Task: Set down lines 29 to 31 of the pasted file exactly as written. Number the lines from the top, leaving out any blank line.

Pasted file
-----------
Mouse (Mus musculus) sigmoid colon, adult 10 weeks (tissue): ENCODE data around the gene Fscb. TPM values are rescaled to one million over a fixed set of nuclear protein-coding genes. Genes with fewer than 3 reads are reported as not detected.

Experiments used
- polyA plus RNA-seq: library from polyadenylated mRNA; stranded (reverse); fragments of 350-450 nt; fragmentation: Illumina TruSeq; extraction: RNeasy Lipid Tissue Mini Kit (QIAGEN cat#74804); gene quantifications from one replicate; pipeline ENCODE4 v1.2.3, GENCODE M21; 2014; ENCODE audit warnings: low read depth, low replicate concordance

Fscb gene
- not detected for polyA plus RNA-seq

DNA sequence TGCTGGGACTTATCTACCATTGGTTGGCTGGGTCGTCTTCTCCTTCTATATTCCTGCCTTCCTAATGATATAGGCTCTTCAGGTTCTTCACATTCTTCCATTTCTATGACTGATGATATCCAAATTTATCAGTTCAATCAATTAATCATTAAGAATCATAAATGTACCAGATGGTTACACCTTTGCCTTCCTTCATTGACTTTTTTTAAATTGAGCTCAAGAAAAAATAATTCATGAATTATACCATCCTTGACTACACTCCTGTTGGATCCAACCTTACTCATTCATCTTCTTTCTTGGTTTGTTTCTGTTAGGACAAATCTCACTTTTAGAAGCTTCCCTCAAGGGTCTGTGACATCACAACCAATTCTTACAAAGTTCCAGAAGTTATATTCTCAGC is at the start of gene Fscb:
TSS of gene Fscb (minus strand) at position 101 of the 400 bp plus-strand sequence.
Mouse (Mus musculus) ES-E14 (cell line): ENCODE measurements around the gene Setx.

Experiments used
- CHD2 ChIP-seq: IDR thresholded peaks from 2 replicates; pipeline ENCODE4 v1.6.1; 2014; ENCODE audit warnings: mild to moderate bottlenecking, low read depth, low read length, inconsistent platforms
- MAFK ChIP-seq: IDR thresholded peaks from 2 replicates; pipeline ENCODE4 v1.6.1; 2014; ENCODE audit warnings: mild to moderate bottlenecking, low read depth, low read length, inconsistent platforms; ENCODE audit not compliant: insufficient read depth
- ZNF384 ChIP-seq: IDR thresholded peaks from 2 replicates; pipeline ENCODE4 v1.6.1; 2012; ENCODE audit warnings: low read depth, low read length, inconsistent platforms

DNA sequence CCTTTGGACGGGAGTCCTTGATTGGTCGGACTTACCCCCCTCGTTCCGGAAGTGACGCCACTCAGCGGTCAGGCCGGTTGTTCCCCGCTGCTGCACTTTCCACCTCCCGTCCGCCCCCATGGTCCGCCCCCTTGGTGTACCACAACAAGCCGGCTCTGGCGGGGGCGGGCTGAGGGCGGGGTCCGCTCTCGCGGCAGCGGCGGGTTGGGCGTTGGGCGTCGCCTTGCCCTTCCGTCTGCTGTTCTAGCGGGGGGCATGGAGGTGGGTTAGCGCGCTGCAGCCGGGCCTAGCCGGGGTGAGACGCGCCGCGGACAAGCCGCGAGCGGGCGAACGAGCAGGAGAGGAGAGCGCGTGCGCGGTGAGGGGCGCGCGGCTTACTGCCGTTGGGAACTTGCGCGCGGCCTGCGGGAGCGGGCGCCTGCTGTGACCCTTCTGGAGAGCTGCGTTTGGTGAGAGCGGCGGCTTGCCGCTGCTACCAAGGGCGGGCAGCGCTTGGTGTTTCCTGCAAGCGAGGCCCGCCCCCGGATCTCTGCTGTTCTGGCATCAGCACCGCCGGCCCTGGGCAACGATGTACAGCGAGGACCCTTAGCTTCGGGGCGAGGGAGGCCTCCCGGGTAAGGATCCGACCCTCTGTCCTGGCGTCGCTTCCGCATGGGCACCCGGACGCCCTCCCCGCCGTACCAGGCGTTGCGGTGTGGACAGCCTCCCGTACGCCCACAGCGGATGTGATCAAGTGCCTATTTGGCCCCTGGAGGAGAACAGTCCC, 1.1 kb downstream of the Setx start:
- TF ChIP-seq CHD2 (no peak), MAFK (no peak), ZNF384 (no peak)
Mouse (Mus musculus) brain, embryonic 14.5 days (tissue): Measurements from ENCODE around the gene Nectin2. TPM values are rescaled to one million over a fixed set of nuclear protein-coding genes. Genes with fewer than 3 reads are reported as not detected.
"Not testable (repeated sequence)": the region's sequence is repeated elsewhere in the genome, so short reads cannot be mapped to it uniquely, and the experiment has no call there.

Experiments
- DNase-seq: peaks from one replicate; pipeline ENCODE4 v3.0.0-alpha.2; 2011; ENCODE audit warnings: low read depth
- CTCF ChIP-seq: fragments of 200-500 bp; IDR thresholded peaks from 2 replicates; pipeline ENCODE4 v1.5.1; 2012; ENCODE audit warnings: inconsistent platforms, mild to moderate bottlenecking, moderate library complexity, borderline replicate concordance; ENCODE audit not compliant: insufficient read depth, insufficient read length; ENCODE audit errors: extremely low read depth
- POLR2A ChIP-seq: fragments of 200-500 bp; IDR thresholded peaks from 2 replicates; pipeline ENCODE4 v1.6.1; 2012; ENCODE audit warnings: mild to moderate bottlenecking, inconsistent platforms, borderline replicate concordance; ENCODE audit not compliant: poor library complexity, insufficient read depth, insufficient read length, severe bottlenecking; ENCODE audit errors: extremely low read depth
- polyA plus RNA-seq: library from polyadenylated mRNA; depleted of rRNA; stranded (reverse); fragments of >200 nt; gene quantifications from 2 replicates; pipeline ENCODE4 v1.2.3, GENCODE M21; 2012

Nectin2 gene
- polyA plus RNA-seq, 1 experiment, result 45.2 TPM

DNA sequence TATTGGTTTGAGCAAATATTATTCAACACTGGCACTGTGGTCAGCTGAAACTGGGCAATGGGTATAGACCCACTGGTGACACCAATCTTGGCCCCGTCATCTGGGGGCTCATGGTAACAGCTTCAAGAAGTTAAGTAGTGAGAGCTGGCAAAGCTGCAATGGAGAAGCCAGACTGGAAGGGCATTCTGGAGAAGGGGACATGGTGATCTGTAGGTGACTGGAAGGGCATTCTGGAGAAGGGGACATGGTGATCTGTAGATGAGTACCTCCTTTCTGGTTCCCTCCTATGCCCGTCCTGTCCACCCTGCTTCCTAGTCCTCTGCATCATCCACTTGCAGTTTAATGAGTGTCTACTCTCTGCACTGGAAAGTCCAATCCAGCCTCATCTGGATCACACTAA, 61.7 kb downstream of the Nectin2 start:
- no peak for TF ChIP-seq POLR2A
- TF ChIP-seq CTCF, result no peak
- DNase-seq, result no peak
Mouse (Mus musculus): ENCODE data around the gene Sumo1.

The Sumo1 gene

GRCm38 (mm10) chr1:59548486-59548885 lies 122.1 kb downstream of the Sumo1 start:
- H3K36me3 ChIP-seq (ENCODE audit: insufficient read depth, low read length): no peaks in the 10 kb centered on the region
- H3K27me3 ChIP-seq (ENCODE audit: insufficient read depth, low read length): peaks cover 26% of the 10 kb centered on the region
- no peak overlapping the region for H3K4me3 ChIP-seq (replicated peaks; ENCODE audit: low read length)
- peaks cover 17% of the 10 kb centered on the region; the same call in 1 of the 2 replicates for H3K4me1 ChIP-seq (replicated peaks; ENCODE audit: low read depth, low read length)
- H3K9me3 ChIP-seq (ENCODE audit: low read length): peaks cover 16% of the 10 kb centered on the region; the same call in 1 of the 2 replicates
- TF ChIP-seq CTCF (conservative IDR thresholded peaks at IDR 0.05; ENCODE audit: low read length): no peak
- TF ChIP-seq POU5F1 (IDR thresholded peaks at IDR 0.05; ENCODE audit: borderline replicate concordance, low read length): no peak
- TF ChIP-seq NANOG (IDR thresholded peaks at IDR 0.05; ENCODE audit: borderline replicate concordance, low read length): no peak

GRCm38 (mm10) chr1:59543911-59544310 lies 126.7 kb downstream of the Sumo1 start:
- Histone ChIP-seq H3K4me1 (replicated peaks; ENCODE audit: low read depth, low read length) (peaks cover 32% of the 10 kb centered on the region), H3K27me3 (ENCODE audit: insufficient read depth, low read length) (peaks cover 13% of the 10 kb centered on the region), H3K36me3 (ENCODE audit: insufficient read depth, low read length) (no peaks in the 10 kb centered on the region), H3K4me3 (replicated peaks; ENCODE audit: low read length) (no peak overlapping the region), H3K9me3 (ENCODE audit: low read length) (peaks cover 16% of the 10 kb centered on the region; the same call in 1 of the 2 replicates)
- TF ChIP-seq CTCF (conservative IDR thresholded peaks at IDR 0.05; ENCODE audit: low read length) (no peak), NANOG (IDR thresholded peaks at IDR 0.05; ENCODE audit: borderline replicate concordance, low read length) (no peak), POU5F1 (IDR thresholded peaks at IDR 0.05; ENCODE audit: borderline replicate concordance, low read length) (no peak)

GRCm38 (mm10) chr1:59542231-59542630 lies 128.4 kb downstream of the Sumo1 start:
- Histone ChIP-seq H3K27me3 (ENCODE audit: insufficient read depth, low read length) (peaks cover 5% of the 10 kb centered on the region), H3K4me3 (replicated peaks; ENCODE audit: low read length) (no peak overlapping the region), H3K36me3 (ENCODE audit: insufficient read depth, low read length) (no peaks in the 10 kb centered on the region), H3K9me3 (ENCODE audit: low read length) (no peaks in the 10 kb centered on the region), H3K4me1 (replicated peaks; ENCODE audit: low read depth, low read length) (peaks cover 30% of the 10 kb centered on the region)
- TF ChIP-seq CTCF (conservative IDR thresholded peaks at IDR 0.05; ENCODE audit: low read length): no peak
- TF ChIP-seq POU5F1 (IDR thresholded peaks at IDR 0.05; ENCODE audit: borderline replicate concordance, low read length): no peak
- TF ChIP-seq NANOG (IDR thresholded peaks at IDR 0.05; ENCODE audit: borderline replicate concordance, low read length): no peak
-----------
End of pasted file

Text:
The Sumo1 gene

GRCm38 (mm10) chr1:59548486-59548885 lies 122.1 kb downstream of the Sumo1 start:
- H3K36me3 ChIP-seq (ENCODE audit: insufficient read depth, low read length): no peaks in the 10 kb centered on the region